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21st Century Skills Definitions

21st Century Skills Definitions
The IMLS Project Team and Task Force considered the list of skills commonly referred to as "21st Century Skills" and modified it slightly to better align with library and museum priorities.1 The resulting list includes the following additions: Basic Literacy, Scientific & Numerical Literacy, Visual Literacy, Cross-Disciplinary Skills, and Environmental Literacy. Not every skill on this list will be aligned with every institution’s vision and mission. Further, not every community will prioritize the same skills. Library and museum leaders should consider this list as a starting point beyond which it should be customized to fit the unique character, requirements, and priorities of the institution and its audiences. Reason Effectively Use various types of reasoning (e.g., inductive, deductive, etc.) as appropriate to the situation Use Systems Thinking Analyze how parts of a whole interact with each other to produce overall outcomes in complex systems Make Judgments and Decisions Solve Problems 1. Related:  Mehrsprachigkeit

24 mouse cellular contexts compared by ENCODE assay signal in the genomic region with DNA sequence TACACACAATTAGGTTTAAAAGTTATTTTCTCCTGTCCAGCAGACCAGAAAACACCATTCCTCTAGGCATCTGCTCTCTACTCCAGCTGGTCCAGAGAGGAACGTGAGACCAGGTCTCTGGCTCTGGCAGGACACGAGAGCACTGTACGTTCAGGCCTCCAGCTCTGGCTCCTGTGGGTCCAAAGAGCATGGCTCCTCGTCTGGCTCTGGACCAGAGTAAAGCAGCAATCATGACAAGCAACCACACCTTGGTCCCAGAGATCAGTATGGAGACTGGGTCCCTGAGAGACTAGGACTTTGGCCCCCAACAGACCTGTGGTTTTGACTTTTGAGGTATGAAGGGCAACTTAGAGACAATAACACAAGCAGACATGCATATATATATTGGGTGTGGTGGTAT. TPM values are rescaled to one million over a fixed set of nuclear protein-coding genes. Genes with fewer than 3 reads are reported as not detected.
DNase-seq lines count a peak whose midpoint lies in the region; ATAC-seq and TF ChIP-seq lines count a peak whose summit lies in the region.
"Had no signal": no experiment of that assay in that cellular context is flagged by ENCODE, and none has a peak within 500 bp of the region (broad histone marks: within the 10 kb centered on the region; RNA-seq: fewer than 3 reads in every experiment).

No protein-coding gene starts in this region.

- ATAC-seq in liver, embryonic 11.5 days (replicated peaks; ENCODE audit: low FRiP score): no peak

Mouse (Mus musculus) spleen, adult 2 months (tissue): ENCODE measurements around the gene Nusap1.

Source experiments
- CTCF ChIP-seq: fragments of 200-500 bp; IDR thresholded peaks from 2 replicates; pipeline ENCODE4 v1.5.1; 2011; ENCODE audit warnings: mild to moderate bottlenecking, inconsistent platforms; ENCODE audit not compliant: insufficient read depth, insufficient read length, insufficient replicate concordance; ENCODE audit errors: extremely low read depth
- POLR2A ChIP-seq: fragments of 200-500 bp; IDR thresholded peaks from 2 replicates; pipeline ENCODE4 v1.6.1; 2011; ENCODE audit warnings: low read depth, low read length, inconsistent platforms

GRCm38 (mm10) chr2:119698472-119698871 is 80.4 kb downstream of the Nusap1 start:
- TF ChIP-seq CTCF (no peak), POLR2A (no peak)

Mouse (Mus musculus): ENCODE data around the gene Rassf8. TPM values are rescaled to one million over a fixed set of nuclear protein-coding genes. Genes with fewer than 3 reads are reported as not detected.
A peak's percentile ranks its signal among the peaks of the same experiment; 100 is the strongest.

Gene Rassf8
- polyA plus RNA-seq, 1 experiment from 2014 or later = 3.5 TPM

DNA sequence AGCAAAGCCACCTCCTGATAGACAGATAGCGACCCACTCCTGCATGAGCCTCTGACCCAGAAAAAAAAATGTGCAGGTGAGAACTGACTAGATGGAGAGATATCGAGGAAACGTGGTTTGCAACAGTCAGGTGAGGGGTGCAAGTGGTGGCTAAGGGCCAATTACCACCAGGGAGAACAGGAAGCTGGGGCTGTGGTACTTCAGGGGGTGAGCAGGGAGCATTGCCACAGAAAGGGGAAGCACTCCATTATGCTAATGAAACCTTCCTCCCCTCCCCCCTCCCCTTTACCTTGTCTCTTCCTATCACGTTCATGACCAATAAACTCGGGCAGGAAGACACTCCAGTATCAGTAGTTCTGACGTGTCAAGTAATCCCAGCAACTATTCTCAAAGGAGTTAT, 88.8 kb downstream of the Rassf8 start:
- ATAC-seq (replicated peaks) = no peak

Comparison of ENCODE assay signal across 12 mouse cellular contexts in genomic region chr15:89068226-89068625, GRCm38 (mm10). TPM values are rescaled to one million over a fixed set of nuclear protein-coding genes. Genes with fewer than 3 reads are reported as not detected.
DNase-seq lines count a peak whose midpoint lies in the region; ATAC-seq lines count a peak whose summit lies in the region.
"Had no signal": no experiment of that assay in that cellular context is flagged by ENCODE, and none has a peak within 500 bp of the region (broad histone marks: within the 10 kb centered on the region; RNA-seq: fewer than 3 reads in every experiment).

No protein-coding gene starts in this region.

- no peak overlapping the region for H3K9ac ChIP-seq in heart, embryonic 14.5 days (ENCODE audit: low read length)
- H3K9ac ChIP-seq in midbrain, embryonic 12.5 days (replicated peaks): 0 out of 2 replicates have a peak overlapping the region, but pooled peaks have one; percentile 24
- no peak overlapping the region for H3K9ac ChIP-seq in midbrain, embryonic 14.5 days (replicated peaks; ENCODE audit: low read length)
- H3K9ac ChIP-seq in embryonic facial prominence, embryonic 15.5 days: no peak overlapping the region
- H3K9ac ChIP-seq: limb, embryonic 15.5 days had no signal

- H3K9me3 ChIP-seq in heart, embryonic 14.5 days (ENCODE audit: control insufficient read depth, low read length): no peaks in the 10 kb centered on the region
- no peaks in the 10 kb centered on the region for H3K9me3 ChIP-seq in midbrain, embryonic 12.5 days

Using Pattern Recognition to Enhance Memory and Creativity "If seven friends in turn rapidly told him their phone numbers, he could calmly wait until the last digit was spoken and then, from memory, key all seven friends' numbers into his phone's contact list without error." It seems to be the season for fascinating meditations on consciousness, exploring such questions as what happens while we sleep, how complex cognition evolved, and why the world exists. Joining them and prior explorations of what it means to be human is The Ravenous Brain: How the New Science of Consciousness Explains Our Insatiable Search for Meaning (public library) by Cambridge neuroscientist Daniel Bor in which, among other things, he sheds light on how our species' penchant for pattern-recognition is essential to consciousness and our entire experience of life. To illustrate the power of chunking, Bor gives an astounding example of how one man was able to use this mental mechanism in greatly expanding the capacity of his working memory.